Trafigura is handing more than $1 billion (€890 million) to its top executives and staff after the global commodities trader recorded the biggest profit in its 28-year history on the back of rising demand for oil and metals.
The results underscored the huge fortunes that can be made from moving raw materials around the globe and showed how the world’s biggest commodity traders continue to profit from supply chain dislocations created by the coronavirus pandemic.
Chief executive Jeremy Weir said 2021 had been a year in which the “underlying fragilities in global supply chains were laid bare” as demand rebounded with the easing of lockdown restrictions but “logistics and supply struggled to keep pace”.
“Profit, turnover and volumes handled across our trading divisions for the year were the highest in our history,” he said. “Our core oil and petroleum products and metals and minerals business divisions continued to fire on all cylinders.”
In the year to September, Trafigura generated net profit of $3.1 billion, almost double the previous year’s $1.6 billion, on revenue that rose 57 per cent to $231bn on higher commodity prices and increased trading volumes.
The company traded an average of 7m barrels of oil and petroleum products a day over the year, up 25 per cent on 2020, and handled almost 106m tonnes of metals and minerals, an increase of 7.5 per cent. The metals business was the standout performer with operating profits up 95 per cent to $2.45 billion in the period.
Group equity rose 36 per cent, surpassing $10 billion for the first time, and the privately owned company declared a record dividend of $1.1 billion, up from $586 million. Total debt hit $45 billion, increasing from $32 billion, mainly due to a rise in inventories.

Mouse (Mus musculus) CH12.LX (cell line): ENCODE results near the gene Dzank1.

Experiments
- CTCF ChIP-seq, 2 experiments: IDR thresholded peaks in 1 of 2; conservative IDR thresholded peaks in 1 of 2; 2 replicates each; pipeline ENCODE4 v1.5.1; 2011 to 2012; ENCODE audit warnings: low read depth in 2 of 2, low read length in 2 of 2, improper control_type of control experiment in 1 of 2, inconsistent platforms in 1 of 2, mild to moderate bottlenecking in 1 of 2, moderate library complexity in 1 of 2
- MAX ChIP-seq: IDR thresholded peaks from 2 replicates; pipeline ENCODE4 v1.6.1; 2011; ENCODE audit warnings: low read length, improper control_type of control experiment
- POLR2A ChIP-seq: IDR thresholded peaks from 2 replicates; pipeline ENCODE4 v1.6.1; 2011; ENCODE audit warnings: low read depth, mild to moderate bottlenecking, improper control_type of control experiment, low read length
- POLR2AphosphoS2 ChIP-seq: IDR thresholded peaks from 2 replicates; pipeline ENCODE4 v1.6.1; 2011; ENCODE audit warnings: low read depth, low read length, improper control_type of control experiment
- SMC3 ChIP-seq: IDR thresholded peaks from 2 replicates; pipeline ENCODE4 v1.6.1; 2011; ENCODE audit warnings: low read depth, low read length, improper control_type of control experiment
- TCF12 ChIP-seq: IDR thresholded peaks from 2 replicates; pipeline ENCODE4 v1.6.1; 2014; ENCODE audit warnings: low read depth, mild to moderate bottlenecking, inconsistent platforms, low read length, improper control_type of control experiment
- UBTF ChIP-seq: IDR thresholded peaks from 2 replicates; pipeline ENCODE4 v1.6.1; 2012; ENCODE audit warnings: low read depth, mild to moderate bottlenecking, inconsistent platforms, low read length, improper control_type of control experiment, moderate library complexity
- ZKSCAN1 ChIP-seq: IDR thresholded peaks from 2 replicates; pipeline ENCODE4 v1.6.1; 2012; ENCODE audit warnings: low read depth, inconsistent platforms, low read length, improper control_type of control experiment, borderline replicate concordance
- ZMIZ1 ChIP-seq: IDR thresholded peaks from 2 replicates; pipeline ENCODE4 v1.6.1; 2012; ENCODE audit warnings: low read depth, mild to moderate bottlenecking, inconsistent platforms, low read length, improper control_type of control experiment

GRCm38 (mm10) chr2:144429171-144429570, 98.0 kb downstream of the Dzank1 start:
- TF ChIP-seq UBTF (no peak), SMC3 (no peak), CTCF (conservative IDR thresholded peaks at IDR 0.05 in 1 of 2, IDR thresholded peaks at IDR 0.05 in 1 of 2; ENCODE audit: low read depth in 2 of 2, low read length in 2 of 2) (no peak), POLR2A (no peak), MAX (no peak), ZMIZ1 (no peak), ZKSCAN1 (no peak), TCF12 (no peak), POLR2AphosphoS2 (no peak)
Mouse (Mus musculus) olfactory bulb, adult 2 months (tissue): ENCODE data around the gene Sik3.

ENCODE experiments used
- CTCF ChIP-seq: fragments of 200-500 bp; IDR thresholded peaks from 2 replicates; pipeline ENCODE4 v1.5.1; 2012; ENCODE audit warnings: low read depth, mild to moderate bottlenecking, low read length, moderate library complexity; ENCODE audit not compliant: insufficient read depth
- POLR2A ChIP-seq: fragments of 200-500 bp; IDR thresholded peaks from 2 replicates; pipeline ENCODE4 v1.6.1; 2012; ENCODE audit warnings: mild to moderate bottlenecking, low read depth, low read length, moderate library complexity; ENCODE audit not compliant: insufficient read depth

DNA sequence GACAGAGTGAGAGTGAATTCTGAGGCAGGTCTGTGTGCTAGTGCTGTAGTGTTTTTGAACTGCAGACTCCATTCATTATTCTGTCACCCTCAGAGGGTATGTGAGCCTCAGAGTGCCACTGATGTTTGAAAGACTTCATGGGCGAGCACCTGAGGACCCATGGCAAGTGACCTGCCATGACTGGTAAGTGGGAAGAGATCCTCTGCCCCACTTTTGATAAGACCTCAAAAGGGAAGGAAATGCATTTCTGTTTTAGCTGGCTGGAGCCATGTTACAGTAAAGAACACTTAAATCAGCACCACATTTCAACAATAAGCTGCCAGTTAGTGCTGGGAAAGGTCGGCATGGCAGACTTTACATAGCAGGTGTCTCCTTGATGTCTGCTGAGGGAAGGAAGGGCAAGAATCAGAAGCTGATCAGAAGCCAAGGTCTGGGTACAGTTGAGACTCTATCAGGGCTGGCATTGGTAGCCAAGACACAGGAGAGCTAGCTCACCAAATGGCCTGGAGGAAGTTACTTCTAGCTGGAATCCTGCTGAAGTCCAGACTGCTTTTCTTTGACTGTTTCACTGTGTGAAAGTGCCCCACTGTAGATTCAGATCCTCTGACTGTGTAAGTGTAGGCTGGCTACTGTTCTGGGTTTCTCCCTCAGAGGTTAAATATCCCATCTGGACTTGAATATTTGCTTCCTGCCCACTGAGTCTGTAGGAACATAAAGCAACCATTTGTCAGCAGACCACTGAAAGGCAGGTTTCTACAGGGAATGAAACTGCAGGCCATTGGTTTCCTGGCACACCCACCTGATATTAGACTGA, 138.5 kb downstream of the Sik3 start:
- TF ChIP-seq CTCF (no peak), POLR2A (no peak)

Trafigura’s record profits came with higher risk, however. Its average one-day value at risk – a measure of how much money a trader could lose – rose to $47.9 million, up from $26.4 million a year earlier.
The results also included a one-off non-cash charge of $716 million triggered by a deal to take control of Puma Energy, a fuel storage and petrol station business. This reduced second-half net profit to about $1bn.
Christophe Salmon, Trafigura’s chief financial officer, said the company expected the volatile market conditions of the past two years to continue, “not least because of the unpredictable dynamics of the climate transition”.
“One of these dynamics is a persistent mismatch between growing demand for energy and industrial raw materials on the one hand, and supply constraints including due to chronic under-investment on the other,” he said in the company’s annual report.
Commodity traders are racking up huge profits: Vitol, the world's biggest commodity trader, last year distributed $2.9 billion to its company's almost 400 partners after one of its best years on record. But traders are also thinking about how to adapt their business models as governments and consumers gradually move away from fossil fuels.
Trafigura and its rivals are investing in renewable power and have increased their presence in natural gas, power and carbon trading. However, it remains to be seen whether these activities can be as profitable as trading barrels of oil or other fossil fuels.
Trafigura said its power and renewables division generated underlying earnings before interest, tax, depreciation and amortisation of $80m in its first year of operation.
The annual results also showed that Trafigura had decided to sell its 24.5 per cent stake in an Indian oil refining joint venture with Russia's Rosneft, confirming recent media reports. The company also reported six fatalities at its operations during the year. – Copyright The Financial Times Limited 2021